- If you’re unsure of your major, it allows you to start earning credits while you figure out what you want to do and where you want to transfer. In other words, it gives you more time to find the RIGHT FIT.
- You’re able to transfer from community colleges to four-year schools, often with relative ease.
- Bonus: Some states have Guaranteed Transfer Programs where you can get into participating state universities or even private colleges by maintaining a certain GPA and taking certain courses. For example, here in the Old Dominion, attending community college may provide a far easier path to acceptance into one of the most prestigious public schools in the country: The University of Virginia. You don’t want to go to UVA, you say? Well, Virginia Tech, George Mason, Virginia Commonwealth, William & Mary, and many more schools have Guaranteed Transfer Agreements.
- You can earn certificates and/or vocational associate degrees, which are all that’s needed for certain occupations.
- There is much more flexibility in your schedule.
- Many community colleges offer night-classes because their students are working part-time or full-time jobs.
- I ended up working through my senior year to save money for NVCC and was able to pay it out of pocket. After I got my associate’s degree, I applied to George Mason University (GMU) and was accepted!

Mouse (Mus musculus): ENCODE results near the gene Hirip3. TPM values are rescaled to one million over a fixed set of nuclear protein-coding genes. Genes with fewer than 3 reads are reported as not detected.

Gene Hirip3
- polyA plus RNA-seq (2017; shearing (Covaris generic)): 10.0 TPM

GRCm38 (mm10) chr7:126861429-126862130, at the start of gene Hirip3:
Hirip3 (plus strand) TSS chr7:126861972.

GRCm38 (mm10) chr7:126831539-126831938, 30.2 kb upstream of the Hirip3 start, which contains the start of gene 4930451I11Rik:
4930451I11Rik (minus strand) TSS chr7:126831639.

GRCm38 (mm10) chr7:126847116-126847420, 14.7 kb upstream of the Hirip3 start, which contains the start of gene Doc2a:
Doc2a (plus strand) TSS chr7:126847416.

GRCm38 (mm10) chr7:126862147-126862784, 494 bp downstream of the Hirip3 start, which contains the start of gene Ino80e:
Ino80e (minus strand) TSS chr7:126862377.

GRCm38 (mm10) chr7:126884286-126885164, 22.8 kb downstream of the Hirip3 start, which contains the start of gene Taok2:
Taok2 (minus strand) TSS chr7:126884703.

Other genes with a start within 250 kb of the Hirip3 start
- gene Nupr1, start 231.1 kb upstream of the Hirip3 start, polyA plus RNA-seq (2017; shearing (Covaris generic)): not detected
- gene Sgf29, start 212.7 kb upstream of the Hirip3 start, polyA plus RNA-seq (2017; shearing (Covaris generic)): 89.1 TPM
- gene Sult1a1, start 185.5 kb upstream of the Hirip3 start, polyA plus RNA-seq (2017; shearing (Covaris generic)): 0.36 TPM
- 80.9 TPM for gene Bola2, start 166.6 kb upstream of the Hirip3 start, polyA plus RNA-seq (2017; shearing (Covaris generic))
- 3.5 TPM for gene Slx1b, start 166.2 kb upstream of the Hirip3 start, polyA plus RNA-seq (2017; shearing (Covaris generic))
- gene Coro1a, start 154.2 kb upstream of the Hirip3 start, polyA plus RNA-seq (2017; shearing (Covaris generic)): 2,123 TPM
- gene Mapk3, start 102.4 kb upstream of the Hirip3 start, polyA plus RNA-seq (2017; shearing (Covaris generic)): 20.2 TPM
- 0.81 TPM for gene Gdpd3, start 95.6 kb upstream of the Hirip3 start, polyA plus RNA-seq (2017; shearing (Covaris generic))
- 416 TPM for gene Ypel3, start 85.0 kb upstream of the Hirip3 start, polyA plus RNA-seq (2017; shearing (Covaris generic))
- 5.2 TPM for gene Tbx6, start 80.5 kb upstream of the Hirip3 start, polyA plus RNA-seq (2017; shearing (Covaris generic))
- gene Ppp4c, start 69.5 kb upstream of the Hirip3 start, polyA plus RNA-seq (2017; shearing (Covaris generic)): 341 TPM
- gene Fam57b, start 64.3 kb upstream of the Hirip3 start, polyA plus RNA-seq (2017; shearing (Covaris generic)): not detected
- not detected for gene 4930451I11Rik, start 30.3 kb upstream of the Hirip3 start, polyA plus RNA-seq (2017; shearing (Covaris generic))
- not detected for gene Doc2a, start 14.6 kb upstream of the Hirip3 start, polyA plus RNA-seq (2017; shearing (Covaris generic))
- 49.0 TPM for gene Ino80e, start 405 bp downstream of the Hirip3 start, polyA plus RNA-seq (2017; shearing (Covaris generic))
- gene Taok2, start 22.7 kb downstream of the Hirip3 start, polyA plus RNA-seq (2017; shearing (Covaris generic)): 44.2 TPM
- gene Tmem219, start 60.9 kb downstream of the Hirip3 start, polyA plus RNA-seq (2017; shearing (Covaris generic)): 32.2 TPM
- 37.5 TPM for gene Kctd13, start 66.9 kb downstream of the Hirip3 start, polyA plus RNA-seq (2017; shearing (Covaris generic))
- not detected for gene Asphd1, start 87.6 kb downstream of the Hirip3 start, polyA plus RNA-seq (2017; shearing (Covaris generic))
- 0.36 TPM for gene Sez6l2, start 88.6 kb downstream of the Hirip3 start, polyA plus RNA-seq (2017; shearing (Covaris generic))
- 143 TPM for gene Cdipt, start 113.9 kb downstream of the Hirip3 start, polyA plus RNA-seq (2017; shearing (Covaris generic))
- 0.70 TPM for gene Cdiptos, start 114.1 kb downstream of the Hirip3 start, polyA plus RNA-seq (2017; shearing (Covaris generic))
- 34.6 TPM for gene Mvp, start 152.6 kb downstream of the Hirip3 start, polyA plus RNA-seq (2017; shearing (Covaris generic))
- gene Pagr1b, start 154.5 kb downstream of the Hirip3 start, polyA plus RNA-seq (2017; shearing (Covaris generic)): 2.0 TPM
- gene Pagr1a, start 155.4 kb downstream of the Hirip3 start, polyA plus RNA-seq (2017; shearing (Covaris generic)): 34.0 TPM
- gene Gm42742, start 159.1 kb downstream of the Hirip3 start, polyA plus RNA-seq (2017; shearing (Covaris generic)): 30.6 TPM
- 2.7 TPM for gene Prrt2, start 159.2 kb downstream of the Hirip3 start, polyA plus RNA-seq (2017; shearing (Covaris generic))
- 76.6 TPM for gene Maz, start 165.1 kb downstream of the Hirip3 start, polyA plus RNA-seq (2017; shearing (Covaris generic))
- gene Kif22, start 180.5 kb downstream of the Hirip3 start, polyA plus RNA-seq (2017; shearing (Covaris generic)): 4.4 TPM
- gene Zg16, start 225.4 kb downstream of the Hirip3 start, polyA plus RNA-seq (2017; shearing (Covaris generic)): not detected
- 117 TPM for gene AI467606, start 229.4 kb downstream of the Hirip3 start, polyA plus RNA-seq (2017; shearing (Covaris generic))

The Main Argument I Hear Against Community College
Many high schoolers—and even some parents—look down on community colleges because they feel they won’t offer the “true college experience.”
It’s really about perspective: if you go to community college and then transfer into a four-year university, you will have gotten your core credits out of the way, received more personalized attention and guidance from professors, focused in on what you want to study, and possibly qualified for more financial aid, all while saving thousands of dollars. And you still get two years of the “true college experience” if you want them.
If you decide college is not right for you, you haven’t lost as much as you would if you entered a four-year university.